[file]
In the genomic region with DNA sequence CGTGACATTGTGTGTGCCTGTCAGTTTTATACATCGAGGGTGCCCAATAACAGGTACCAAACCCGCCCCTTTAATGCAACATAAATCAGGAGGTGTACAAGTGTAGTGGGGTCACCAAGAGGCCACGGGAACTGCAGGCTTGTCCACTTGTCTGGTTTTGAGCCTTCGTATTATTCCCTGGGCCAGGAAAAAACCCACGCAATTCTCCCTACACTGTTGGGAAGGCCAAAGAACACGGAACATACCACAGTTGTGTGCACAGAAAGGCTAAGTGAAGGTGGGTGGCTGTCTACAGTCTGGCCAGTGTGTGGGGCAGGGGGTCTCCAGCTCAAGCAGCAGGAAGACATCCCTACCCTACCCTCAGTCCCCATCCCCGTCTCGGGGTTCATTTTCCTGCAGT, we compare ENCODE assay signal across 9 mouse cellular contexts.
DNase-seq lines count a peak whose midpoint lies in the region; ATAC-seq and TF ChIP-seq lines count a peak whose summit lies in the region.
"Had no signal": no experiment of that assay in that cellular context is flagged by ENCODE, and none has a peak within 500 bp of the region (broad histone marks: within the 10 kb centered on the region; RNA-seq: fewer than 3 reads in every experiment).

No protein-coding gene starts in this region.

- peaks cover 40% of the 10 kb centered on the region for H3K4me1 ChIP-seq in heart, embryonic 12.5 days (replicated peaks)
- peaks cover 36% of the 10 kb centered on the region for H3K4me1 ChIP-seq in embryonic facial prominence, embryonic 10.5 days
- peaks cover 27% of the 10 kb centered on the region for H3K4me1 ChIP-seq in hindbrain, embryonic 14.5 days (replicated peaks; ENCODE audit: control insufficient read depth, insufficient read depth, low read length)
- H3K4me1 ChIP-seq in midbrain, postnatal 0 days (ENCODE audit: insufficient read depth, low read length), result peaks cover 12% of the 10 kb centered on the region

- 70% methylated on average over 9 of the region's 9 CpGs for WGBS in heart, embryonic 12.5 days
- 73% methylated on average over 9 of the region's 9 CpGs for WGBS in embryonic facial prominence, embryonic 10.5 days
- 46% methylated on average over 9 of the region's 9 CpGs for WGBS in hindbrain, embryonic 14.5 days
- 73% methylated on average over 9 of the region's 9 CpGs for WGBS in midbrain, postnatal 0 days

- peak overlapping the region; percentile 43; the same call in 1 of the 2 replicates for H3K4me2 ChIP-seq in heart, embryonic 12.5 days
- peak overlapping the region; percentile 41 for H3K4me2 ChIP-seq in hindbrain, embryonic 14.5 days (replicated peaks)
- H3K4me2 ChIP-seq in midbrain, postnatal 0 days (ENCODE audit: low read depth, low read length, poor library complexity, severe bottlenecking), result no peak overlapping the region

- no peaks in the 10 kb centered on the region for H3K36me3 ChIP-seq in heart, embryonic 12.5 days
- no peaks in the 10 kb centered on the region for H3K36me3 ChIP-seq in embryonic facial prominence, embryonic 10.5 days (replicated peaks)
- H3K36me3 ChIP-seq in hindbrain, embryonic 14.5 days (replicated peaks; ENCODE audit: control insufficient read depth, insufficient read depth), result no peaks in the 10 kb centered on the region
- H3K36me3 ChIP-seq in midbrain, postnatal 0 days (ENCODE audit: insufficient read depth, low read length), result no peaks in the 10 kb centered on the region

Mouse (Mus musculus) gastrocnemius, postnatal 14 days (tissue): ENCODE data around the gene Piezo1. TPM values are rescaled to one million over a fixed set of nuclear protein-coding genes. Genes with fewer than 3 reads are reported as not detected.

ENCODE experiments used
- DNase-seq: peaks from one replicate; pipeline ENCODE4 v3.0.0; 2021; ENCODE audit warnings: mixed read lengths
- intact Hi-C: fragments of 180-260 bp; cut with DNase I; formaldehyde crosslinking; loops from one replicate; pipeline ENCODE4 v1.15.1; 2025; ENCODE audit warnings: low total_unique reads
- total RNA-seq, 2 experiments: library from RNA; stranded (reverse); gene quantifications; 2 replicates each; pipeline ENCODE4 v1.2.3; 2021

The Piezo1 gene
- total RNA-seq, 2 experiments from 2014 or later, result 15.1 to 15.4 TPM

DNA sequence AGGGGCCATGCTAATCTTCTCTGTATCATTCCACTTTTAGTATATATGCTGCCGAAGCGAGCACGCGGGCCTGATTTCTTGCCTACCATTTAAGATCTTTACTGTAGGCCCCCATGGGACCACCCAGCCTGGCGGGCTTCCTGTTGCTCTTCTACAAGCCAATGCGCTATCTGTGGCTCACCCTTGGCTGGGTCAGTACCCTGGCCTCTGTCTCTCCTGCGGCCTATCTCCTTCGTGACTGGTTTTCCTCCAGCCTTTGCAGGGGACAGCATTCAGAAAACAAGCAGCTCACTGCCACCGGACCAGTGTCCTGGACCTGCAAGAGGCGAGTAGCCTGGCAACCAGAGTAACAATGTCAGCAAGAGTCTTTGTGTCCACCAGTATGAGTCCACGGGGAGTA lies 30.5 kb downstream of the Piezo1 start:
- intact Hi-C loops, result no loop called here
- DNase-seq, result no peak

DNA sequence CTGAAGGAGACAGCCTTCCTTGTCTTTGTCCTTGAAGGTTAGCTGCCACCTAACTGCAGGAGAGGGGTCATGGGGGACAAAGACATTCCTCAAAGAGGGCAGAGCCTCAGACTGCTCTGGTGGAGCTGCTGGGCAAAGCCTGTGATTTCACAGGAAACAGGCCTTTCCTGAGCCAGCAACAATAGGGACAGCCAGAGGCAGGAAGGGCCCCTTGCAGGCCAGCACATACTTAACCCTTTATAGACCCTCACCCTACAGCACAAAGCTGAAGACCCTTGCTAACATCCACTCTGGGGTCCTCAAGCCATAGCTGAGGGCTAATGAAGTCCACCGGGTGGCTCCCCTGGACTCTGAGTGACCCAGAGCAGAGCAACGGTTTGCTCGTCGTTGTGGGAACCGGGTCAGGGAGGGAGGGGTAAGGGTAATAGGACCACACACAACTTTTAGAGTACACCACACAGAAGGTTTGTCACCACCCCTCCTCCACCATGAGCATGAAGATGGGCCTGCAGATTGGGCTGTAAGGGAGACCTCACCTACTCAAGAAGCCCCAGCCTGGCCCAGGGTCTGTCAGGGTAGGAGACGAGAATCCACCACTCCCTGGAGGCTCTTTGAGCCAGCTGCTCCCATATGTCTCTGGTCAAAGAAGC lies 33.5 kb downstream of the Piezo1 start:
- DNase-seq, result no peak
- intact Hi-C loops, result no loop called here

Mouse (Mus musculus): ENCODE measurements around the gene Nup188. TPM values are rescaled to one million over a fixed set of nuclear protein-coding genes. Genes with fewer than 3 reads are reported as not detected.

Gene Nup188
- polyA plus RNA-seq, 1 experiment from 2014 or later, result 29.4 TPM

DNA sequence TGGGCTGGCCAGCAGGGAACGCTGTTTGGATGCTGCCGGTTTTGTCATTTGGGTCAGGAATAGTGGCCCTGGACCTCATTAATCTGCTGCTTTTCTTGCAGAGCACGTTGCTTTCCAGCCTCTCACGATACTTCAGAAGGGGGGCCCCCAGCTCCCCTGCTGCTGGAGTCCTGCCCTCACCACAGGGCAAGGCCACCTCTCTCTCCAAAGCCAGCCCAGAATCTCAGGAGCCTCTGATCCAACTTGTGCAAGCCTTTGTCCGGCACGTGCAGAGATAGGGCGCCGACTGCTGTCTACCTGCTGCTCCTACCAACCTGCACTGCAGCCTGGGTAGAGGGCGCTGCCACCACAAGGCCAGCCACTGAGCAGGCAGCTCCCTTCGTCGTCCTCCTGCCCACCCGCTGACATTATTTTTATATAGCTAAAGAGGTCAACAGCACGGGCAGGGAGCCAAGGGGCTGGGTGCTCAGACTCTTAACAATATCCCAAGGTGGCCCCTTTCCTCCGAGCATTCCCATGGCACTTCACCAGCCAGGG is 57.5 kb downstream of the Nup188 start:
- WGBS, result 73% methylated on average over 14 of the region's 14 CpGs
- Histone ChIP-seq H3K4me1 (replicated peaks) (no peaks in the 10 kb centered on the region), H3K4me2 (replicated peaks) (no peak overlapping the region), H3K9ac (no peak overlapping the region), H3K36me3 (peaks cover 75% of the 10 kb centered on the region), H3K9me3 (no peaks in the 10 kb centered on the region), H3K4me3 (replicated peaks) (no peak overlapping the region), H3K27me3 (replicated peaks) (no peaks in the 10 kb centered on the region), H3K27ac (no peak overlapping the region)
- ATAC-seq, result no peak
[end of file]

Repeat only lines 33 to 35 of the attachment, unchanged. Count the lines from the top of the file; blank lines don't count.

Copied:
Mouse (Mus musculus): ENCODE measurements around the gene Nup188. TPM values are rescaled to one million over a fixed set of nuclear protein-coding genes. Genes with fewer than 3 reads are reported as not detected.

Gene Nup188
- polyA plus RNA-seq, 1 experiment from 2014 or later, result 29.4 TPM